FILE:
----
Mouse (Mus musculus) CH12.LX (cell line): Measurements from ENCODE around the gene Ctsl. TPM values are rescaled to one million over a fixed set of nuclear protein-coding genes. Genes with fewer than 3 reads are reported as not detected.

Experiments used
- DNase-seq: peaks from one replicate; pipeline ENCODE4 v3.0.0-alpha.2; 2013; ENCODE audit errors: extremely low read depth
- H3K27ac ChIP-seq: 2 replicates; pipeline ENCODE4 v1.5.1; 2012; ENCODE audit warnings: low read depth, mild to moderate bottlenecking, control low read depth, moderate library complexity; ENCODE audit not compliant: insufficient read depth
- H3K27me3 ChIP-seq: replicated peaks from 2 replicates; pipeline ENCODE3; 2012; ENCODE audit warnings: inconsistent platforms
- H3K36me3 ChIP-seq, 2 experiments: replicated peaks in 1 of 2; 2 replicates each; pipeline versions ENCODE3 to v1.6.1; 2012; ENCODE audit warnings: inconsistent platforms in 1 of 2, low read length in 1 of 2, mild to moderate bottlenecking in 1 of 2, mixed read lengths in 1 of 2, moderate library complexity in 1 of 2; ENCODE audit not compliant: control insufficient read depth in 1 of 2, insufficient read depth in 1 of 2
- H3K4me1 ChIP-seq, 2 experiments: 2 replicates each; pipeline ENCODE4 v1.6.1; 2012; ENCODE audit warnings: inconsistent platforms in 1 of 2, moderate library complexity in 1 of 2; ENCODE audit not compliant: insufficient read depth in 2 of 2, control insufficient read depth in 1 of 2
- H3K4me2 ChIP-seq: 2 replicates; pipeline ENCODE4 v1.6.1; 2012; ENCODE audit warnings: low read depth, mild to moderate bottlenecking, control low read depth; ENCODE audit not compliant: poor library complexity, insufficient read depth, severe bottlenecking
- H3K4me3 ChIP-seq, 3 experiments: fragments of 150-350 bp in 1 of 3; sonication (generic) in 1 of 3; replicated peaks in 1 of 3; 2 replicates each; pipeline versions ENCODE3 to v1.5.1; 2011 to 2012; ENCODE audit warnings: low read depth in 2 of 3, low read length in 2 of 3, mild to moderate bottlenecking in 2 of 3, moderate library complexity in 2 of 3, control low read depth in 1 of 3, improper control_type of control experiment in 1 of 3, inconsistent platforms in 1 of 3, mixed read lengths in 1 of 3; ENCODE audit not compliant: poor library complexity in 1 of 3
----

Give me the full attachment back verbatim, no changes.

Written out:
Mouse (Mus musculus) CH12.LX (cell line): Measurements from ENCODE around the gene Ctsl. TPM values are rescaled to one million over a fixed set of nuclear protein-coding genes. Genes with fewer than 3 reads are reported as not detected.

Experiments used
- DNase-seq: peaks from one replicate; pipeline ENCODE4 v3.0.0-alpha.2; 2013; ENCODE audit errors: extremely low read depth
- H3K27ac ChIP-seq: 2 replicates; pipeline ENCODE4 v1.5.1; 2012; ENCODE audit warnings: low read depth, mild to moderate bottlenecking, control low read depth, moderate library complexity; ENCODE audit not compliant: insufficient read depth
- H3K27me3 ChIP-seq: replicated peaks from 2 replicates; pipeline ENCODE3; 2012; ENCODE audit warnings: inconsistent platforms
- H3K36me3 ChIP-seq, 2 experiments: replicated peaks in 1 of 2; 2 replicates each; pipeline versions ENCODE3 to v1.6.1; 2012; ENCODE audit warnings: inconsistent platforms in 1 of 2, low read length in 1 of 2, mild to moderate bottlenecking in 1 of 2, mixed read lengths in 1 of 2, moderate library complexity in 1 of 2; ENCODE audit not compliant: control insufficient read depth in 1 of 2, insufficient read depth in 1 of 2
- H3K4me1 ChIP-seq, 2 experiments: 2 replicates each; pipeline ENCODE4 v1.6.1; 2012; ENCODE audit warnings: inconsistent platforms in 1 of 2, moderate library complexity in 1 of 2; ENCODE audit not compliant: insufficient read depth in 2 of 2, control insufficient read depth in 1 of 2
- H3K4me2 ChIP-seq: 2 replicates; pipeline ENCODE4 v1.6.1; 2012; ENCODE audit warnings: low read depth, mild to moderate bottlenecking, control low read depth; ENCODE audit not compliant: poor library complexity, insufficient read depth, severe bottlenecking
- H3K4me3 ChIP-seq, 3 experiments: fragments of 150-350 bp in 1 of 3; sonication (generic) in 1 of 3; replicated peaks in 1 of 3; 2 replicates each; pipeline versions ENCODE3 to v1.5.1; 2011 to 2012; ENCODE audit warnings: low read depth in 2 of 3, low read length in 2 of 3, mild to moderate bottlenecking in 2 of 3, moderate library complexity in 2 of 3, control low read depth in 1 of 3, improper control_type of control experiment in 1 of 3, inconsistent platforms in 1 of 3, mixed read lengths in 1 of 3; ENCODE audit not compliant: poor library complexity in 1 of 3